Reports of clinical correlations with motor thresholds have been variable and have generally been described at single time points. In the acute period, an association of raised motor thresholds with poor clinical status has been demonstrated at 1 day after stroke (Heald et al. 1993) and within 14 days (Liepert et al. 2005). It has also been suggested that motor thresholds in this period may have predictive value for eventual recovery (Heald et al. 1993; Catano et al. 1997b; Wittenberg et al. 2007): negative correlations were likewise observed in the present study (not shown) between active thresholds in the acute period and clinical scores at 6 months (P = 0.058), whereas the relationship was weaker for resting thresholds (P = 0.138). A relationship between raised thresholds and poor function has also been reported when assessed in the chronic stage, both for rMT (Werhahn et al. 2003) and aMT (Thickbroom et al. 2002), although patients have also been described with normal function despite raised thresholds (Byrnes et al. 2001). The present results suggest that the relationship may vary over time, becoming weaker by 6 months for rMT and to a lesser extent aMT. The difference between the clinical correlations observed for rMT and aMT in the chronic stage may be explained by increased spinal excitability (e.g., due to greater cortico-propriospinal drive—Mazevet et al. 2003), which may reduce rMT. This compensation would not affect aMT, however, which is tested when motor neurons are already near their firing potential—thus, aMT may more accurately reflect cortical excitability than rMT in the chronic stage (Talelli et al. 2006).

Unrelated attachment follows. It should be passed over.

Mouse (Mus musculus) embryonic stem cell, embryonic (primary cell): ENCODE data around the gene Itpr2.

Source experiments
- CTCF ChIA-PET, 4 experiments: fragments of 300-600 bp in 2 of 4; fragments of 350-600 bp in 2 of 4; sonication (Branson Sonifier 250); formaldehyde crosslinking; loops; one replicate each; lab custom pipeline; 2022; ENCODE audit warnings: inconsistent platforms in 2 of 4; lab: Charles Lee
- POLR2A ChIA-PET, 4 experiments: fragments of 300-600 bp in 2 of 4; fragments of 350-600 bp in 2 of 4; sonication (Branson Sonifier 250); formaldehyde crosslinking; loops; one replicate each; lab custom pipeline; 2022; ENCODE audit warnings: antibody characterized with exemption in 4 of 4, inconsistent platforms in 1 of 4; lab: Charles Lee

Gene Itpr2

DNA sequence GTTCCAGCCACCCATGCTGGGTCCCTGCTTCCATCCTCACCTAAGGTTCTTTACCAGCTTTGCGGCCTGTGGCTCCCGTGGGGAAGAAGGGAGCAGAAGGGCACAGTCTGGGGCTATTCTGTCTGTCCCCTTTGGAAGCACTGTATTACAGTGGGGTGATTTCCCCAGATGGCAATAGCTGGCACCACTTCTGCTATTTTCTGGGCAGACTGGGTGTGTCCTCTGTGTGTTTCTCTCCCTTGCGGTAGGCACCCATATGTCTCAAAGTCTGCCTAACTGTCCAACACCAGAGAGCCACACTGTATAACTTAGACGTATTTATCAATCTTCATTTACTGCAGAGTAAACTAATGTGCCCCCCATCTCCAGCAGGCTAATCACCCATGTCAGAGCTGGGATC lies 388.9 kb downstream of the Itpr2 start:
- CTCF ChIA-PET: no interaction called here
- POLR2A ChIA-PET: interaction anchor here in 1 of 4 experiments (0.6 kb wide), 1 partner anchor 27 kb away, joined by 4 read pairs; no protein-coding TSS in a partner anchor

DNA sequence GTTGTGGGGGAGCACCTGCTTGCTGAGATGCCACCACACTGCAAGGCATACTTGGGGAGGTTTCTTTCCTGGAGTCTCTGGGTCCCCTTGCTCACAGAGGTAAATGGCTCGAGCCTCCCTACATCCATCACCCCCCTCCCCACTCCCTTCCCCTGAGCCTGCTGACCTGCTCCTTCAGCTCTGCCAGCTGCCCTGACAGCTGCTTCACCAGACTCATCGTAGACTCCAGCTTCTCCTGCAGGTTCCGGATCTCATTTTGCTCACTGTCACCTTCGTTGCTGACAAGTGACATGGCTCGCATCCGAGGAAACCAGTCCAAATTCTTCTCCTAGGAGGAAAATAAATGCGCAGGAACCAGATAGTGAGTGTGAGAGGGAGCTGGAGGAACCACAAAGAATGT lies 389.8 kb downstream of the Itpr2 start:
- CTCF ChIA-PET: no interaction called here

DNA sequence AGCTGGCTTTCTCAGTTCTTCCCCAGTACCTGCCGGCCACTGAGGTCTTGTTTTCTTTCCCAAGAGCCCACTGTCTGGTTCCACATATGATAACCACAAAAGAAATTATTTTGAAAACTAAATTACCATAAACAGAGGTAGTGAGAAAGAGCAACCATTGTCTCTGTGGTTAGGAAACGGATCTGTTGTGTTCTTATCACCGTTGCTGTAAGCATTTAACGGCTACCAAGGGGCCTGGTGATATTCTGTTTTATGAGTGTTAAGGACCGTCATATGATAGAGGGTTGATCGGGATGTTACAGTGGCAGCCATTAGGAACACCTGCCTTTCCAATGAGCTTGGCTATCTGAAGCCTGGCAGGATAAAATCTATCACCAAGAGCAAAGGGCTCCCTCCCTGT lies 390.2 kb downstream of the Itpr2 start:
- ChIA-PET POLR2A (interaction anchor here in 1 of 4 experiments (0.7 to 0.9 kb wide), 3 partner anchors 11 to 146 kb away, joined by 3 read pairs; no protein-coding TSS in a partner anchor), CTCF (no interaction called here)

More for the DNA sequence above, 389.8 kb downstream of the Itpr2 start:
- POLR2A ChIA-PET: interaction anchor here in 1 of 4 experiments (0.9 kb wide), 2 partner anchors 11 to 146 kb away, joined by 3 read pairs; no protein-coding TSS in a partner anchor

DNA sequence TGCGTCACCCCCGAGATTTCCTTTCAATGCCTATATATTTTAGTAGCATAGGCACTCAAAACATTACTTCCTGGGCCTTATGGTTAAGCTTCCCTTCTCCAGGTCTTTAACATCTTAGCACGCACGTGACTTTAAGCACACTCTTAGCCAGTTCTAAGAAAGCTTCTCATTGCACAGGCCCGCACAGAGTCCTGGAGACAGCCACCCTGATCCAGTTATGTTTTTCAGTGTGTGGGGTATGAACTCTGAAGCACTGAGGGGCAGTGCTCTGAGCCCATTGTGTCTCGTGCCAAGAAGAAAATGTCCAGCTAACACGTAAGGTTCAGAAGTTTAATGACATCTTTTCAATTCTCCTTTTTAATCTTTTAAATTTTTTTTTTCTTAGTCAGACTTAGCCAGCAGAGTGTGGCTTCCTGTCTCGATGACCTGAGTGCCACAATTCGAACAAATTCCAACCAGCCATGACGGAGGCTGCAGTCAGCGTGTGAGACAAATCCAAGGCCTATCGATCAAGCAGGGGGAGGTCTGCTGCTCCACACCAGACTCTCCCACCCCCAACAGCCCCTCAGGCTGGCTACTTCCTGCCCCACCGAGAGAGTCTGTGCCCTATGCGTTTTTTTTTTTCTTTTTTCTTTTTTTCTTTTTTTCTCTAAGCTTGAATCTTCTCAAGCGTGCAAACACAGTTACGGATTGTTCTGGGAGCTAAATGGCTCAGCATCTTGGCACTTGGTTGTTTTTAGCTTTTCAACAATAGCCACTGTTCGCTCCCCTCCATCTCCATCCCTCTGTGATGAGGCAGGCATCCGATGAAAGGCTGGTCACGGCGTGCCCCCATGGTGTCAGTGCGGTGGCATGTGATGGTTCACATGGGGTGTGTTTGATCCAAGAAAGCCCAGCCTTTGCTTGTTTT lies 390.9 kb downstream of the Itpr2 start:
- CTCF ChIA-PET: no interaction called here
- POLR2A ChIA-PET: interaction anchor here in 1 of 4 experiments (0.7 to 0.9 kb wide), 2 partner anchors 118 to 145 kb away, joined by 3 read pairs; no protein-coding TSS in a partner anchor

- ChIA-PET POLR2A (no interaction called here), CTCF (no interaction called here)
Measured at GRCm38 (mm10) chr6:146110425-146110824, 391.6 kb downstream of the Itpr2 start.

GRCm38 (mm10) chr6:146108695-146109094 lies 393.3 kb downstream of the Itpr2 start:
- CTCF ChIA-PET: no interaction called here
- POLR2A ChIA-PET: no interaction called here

The overall reduction in motor thresholds with time was preceded by an early increase in aMT (10–17 days). Because aMTs reflect membrane excitability rather than synaptic activity, an early increase could reflect ongoing structural or metabolic consequences of the infarction, rather than altered input to M1, or other factors including decreasing membrane excitability at a spinal level due to immobility of the paretic limb.

Recruitment Curves

RC gradients changed differently with time in the 2 hemispheres, tending to decrease in the UH and increase in the AH. Gradients were smaller in the AH than in the UH during the acute period and at 1 month and were reduced compared with the healthy control group at all time points studied. Gradients in the AH correlated strongly with clinical scores during the acute period but less so at later time points.

Most previous work studying corticospinal excitability after stroke has tested MEP amplitudes at a fixed stimulus intensity relative to motor threshold, during either relaxation (Cicinelli et al. 1997; Traversa et al. 2000; Trompetto et al. 2000; Thickbroom et al. 2002) or active contraction (Cicinelli et al. 1997; D'Olhaberriague et al. 1997). This method is susceptible to errors resulting from small shifts in motor threshold. Furthermore, the shape of the RC may change following stroke, such that a single stimulus intensity may reflect different points on this curve in different patients. Here, we have measured the RC gradient, determining MEP amplitudes at 4 stimulus intensities and calculating the slope of the resulting curve. The range of intensities makes this method less vulnerable to these 2 sources of error.